The Turing test remains the standard method of discerning between a human and artificial intelligence, but new research is suggesting that there is a major flaw in it.
Despite being a good few decades old, the basis of the Turing test — developed by the computer science genius Alan Turning — remains the exact same to this day. It asks whether a computer can trick a human into believing they are speaking with another fellow human.
In one part of the test, a human judge is asked to interact with two hidden objects — one is a human and the other a machine — to determine if they can distinguish between the two. And if not, that AI has passed the Turing test.
There has been a lot of challengers who have claimed that AI has actually passed the test. There still remains many critics of such claims, and also the very fabric of the Turing test itself, which was first proposed in 1950.
With all of this in mind, a Team of Researchers from Coventry University in the UK analyzed the Turing test examples and have raised a fundamental question that could make the Turing test difficult to prove — what if AI doesn’t want to answer questions?
They have published their findings in the Journal of Experimental & Theoretical Artificial Intelligence. Kevin Warwick and Huma Shah found a number of examples of when AI programs simply did not answer a question which was posed to it.
Pleading the Fifth Amendment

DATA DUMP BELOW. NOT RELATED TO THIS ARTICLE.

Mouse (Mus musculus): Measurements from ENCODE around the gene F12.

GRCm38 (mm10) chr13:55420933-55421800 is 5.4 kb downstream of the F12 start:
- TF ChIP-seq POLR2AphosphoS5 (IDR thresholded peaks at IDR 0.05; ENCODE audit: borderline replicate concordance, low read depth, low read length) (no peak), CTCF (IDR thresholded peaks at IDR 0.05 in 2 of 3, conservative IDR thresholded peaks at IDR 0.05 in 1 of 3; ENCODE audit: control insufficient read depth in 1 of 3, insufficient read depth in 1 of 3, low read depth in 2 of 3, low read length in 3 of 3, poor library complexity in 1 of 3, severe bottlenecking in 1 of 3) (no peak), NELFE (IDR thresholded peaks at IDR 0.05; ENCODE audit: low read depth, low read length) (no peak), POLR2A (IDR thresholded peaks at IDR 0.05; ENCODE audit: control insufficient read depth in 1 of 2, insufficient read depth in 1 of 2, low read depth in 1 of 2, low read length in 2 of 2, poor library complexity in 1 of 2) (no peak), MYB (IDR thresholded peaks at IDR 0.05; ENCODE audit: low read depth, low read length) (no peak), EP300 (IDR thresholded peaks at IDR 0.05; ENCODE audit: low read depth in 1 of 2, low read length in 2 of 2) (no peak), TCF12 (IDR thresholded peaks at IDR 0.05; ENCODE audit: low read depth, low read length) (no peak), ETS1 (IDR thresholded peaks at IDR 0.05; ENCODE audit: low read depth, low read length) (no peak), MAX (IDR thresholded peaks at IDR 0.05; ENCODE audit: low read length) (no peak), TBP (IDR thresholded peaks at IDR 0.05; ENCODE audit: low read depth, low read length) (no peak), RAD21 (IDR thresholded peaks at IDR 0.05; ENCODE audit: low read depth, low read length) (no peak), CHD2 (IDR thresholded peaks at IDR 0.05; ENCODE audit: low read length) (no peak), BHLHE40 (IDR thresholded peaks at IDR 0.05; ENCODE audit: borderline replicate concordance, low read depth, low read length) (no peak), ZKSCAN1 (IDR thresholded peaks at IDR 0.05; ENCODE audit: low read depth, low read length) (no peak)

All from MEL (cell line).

In each of the cases, the human judge was unable to give a definitive answer as to whether they thought the entity was human or machine, but what if the machine pleads the Fifth Amendment and refuses to answer the question?
Here lies the major flaw that exists within the Turing test, the pair of researchers said, as an AI that refuses to answer a question could be down to one of three possibilities.
The first such possibility is that a human has programmed the AI to not answer a question, while the other two could simply be due to technical difficulties, or that a true AI is refusing to answer.
Speaking of what this means for the future of the test, Warwick said:
Turing introduced his imitation game as a replacement for the question “Can machines think?” and the end conclusion of this is that if an entity passes the test then we have to regard it as a thinking entity.
However, if an entity can pass the test by remaining silent, this cannot be seen as an indication it is a thinking entity, otherwise, objects such as stones or rocks, which clearly do not think, could pass the test. Therefore, we must conclude that ‘taking the Fifth’ fleshes out a serious flaw in the Turing test.